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Costume in the Qing Dynasty

The organization of political power mainly consisted of the rulers of the Manchu ethnic minority in the Qing Dynasty (1644-1911), so the customs of Manchu bannermen affected those of the Central Plains. The traditional dress code that had been handed down for several thousand years was damaged because of the invasion of the Eight Banners soldiers. It might be said that this innovation was another improvement of China's traditional dress code. It was the third obvious revolution after the Mongol Costumes for Arrow Shooting on Horseback and the Open Dresses of the Tang Dynasty in the history.

Since Qizhuang (costumes of bannermen) were convenient for dressing and cost fewer materials, they replaced the complicated ancient blouses and skirts. This was the main reason that later generations easily accepted the dressing style of Qizhuang.

The Qizhuang of Manchu ethnic minority looked rectangular, and the saddle-shaped collar could cover the cheek and protect the face. The costume had no waistline, and their U-shaped sleeves with semicircle cuffs could cover the hands. The clothes were decorated with laces and a sleeveless jacket or a mandarin jacket could be worn over a gown. The solemn, respectful and morally lofty appearance of Qizhuang broke away from tower-shaped clothes and hats. The Qizhuang costume still has certain impacts on modern costume. Especially, along with the development of China, a cheongsam that demonstrates women's curvaceous beauty has become the representative garment of the Han people, as it can show the femininity and temperament of oriental ladies.

A cheongsam or a short coat had a lute-shaped front, a front with buttons on the right or a front of Chinese-style jacket with buttons down, etc. A skirt or a pair of trousers used to match a cheongsam was decorated with printing, embroidering, oblique seaming and other techniques. Women of Manchu ethnic minority neither bound their feet nor wore skirts. The sleeveless jacket (padded or lined) over the coat was of the same length as the coat, and within it there was a small underwear, which was equivalent to the bellyband worn by women of the Han people.

Combined Costumes in Different Periods:

During the reign of Emperor Kangxi, it was very popular for aristocratic women to wear a brown robe with a black collar, and golden round patterns or sheet golden patterns. They also wore adornments in front of their garments, a big wispy bun and a piece of headcloth on their head.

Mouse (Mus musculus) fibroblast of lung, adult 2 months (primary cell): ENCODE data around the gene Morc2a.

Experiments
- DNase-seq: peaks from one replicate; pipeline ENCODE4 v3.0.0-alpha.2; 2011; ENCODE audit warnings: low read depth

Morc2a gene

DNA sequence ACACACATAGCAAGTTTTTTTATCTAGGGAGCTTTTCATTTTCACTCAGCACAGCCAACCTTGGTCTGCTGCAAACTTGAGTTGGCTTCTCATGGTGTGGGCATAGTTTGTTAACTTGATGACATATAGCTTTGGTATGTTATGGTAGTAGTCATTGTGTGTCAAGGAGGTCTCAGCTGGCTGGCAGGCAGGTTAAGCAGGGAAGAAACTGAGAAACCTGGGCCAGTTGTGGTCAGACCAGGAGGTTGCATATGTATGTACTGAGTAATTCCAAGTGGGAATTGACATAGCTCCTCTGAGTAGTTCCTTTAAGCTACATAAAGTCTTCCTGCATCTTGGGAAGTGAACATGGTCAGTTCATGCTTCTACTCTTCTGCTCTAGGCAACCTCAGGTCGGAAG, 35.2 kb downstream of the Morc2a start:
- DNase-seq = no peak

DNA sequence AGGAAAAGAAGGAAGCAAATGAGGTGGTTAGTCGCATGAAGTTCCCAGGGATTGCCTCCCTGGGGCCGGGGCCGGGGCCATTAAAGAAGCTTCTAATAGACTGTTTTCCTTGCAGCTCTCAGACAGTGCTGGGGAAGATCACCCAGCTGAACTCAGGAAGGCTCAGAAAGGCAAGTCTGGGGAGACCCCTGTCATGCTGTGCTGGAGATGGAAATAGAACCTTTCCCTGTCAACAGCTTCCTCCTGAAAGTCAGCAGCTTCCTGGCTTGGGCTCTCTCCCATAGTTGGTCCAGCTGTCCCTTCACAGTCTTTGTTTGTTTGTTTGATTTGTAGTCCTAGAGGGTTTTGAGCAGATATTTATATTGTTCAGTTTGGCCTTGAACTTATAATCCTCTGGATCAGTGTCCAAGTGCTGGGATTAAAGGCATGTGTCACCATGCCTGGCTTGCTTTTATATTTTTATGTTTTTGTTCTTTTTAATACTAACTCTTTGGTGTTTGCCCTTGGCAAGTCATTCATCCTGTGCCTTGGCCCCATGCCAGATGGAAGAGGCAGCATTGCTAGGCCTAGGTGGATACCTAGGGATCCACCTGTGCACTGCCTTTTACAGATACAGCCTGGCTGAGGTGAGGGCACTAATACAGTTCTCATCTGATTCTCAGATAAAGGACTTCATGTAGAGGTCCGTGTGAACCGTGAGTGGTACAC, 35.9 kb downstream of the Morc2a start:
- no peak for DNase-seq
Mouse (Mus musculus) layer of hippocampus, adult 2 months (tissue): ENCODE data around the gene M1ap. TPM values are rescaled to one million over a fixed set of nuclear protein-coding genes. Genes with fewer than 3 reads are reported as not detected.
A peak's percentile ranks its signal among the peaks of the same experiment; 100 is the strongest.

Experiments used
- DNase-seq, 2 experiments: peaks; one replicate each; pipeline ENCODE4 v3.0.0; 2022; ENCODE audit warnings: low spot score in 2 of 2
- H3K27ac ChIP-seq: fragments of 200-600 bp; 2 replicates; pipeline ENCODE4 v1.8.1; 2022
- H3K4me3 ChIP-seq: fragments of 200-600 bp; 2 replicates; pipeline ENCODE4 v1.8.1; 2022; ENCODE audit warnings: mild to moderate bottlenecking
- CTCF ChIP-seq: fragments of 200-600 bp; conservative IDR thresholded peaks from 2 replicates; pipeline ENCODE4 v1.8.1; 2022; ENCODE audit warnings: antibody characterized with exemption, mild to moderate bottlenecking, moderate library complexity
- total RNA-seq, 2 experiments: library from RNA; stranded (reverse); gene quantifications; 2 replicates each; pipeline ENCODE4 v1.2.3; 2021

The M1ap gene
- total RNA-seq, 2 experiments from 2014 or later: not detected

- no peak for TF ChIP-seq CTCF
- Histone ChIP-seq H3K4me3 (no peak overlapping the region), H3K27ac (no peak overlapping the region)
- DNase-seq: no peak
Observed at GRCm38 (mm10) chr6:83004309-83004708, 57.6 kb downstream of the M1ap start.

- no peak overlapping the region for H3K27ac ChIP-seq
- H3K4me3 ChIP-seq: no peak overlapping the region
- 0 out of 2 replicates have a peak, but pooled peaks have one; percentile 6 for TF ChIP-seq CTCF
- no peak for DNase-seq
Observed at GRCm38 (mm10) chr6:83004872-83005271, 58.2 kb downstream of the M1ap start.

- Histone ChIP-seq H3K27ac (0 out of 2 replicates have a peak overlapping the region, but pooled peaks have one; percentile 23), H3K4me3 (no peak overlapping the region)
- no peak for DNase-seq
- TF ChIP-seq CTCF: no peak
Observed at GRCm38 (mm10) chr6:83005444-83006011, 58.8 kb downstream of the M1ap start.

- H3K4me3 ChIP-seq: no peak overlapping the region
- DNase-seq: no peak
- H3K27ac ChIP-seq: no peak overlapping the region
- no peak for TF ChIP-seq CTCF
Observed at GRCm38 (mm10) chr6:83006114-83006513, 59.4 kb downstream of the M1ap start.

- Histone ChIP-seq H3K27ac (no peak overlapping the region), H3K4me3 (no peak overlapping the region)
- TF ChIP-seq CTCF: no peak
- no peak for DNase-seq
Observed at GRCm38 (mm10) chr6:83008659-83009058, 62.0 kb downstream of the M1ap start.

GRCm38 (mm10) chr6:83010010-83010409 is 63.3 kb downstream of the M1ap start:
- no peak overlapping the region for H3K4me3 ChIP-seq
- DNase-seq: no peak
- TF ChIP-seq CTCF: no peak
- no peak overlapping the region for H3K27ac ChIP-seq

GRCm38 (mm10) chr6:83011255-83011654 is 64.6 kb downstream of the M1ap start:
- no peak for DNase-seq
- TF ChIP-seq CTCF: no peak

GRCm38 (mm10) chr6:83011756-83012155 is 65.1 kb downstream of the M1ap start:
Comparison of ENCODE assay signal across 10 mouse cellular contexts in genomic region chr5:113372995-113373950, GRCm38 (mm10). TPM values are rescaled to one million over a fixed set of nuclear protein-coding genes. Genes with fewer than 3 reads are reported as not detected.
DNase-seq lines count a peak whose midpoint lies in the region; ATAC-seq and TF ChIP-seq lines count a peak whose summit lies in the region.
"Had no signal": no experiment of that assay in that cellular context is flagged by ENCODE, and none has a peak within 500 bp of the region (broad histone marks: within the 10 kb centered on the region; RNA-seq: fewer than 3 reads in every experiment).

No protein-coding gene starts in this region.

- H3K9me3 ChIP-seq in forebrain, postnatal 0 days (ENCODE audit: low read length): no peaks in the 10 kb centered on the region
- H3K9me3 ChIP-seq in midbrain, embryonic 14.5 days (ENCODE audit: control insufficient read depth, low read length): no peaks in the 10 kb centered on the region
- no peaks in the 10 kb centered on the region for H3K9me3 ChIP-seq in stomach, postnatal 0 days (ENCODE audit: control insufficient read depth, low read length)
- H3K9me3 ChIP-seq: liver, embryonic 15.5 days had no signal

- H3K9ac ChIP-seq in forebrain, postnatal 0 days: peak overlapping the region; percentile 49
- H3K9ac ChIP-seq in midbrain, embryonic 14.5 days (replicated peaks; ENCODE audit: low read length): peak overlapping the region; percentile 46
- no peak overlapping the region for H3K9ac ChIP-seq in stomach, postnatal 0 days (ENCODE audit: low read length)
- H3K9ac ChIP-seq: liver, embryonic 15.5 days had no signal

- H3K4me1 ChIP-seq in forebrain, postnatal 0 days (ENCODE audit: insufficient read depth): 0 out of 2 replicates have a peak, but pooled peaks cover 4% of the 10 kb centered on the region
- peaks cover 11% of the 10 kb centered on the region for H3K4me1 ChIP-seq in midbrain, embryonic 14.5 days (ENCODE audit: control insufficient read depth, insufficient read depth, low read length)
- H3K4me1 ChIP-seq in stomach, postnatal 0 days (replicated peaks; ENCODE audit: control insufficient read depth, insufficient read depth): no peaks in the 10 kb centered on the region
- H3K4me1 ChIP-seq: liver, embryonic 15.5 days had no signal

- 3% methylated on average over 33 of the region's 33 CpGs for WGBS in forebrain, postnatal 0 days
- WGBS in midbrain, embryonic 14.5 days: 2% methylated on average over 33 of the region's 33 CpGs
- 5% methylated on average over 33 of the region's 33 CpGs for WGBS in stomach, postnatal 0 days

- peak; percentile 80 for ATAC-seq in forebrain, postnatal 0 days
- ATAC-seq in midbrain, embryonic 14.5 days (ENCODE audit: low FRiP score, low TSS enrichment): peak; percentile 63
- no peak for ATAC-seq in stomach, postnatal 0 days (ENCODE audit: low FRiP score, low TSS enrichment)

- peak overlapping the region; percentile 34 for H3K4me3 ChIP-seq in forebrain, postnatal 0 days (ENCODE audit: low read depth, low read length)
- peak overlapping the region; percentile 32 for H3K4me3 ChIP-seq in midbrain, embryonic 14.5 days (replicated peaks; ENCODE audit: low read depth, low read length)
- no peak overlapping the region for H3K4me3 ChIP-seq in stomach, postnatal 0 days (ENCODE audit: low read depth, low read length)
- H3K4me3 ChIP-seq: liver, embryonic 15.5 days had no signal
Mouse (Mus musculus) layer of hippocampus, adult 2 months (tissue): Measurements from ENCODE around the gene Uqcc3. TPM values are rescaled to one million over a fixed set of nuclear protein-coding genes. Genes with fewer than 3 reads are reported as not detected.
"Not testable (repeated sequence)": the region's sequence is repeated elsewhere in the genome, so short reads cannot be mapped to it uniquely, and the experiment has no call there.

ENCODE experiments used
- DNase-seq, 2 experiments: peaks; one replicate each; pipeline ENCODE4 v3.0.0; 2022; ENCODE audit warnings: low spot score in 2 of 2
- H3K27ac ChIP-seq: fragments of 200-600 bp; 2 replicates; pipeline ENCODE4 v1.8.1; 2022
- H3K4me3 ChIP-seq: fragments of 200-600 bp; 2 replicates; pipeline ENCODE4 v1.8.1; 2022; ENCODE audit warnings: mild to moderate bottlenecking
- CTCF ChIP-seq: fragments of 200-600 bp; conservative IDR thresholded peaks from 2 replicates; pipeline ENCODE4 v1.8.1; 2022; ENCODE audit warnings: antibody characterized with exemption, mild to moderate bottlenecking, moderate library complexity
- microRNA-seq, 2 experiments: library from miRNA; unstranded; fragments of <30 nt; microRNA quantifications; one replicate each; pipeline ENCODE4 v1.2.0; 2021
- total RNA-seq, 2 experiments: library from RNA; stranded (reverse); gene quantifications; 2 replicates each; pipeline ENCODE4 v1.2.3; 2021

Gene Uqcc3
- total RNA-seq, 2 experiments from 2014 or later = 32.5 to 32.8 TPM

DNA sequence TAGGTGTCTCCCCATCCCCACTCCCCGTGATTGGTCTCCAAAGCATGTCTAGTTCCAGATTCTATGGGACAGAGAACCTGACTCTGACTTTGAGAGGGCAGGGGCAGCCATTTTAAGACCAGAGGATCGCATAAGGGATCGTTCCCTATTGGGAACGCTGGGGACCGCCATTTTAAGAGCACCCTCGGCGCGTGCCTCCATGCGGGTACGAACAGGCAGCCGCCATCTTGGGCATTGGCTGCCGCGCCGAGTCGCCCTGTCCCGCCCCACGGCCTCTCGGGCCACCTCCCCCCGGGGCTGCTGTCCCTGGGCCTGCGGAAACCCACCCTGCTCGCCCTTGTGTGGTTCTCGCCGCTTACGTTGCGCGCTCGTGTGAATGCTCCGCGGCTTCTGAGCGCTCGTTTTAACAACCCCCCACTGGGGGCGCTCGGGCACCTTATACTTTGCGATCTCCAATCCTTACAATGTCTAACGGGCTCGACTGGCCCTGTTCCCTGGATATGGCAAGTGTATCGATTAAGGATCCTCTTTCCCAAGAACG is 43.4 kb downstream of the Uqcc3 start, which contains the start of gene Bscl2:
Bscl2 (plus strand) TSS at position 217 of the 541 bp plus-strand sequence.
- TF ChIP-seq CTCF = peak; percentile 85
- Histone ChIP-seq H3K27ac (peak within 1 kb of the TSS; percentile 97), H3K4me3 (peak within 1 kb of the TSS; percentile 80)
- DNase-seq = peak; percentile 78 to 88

During the Qianlong reign, women wore a big black waistcoat over a buff coat inlaid with pink trims.

During the reigns of Jiaqing and Daoguang, women often wore a purple skirt and a blue upper garment with a low collar.

During the Tongzhi reign, laced ribbons made of blue satin were popular. Such ribbons were more than 3.3 meters long and were decorated with embroidered patterns at both ends. It was a common practice to wear all skirts and trousers with ribbons.

During the mid-term of the Guangxu reign, upper garments and skirts for women gradually became shorter and their sleeves, wider. The ribbons reached beyond the knees for more than a third of one meter. Most clothes were lake blue or pink, and some were aquamarine, bright red and so on.

Upper outer garments of women reached beyond the knees at the end of Guangxu reign. Some skirts were attached with 16 to 20 ribbons, with small silver bells tied at the end of every ribbon. Some gold or silver ornaments such as earpicks, toothpicks and small nippers were hung on the front part of garments.

It was popular to tailor false cuffs, generally 1-2 cuffs or 2-3 cuffs, inside sleeves at the end of the Qing Dynasty. This dressing style not only showed dignity and richness, but also strengthened the close style of Qizhuang costume.

From the Xuantong reign to the early Republic of China, women's blouses and trousers became smaller and narrower than those at the end of the Guangxu reign, but the saddle-shaped collar became even higher as to cover the whole cheek.